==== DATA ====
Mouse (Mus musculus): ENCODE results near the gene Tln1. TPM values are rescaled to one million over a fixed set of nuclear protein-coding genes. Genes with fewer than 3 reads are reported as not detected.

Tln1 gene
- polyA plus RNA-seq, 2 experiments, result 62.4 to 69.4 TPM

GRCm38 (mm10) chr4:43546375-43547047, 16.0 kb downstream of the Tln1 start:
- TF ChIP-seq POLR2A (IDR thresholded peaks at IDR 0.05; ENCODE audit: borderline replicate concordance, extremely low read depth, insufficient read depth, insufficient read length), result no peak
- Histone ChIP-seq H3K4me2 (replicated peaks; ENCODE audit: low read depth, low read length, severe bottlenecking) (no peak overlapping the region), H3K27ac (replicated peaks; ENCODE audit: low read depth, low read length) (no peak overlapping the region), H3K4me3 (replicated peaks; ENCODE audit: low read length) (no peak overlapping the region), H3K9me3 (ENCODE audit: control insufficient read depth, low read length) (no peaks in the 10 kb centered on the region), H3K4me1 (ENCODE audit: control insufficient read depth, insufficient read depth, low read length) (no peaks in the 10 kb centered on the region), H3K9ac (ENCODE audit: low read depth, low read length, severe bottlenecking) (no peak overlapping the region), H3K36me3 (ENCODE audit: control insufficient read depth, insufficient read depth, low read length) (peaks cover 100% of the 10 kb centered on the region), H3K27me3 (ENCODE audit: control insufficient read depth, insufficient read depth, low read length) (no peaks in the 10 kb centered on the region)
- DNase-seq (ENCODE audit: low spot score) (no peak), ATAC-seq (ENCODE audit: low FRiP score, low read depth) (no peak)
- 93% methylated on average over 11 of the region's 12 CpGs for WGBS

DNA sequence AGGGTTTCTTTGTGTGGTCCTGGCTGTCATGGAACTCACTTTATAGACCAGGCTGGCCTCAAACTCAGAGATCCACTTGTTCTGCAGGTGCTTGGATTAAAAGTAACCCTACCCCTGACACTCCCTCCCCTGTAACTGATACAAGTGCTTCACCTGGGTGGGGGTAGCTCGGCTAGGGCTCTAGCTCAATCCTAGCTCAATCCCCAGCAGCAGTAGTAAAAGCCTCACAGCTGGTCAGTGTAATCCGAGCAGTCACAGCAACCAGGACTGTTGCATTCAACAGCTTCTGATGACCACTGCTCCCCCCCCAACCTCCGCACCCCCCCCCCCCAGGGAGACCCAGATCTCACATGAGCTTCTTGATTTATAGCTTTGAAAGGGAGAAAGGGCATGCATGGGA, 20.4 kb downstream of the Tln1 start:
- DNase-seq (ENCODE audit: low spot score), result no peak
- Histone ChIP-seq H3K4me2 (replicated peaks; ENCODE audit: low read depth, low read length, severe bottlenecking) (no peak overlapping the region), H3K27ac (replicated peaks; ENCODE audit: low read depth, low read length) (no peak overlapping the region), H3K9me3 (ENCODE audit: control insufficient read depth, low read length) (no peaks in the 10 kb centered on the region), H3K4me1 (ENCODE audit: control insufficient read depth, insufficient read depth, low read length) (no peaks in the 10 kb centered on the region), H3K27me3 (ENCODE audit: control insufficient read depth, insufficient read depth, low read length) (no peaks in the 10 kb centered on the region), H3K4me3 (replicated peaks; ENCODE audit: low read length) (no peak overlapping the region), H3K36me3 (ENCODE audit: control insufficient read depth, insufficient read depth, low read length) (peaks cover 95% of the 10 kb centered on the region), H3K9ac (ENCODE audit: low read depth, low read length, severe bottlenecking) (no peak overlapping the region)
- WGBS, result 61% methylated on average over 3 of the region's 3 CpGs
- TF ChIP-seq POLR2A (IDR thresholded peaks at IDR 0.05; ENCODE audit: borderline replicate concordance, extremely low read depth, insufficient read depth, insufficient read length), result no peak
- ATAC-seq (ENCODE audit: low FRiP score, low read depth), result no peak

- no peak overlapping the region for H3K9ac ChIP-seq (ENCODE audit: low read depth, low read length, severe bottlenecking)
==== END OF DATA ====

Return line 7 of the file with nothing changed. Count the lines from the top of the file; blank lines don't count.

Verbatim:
- DNase-seq (ENCODE audit: low spot score) (no peak), ATAC-seq (ENCODE audit: low FRiP score, low read depth) (no peak)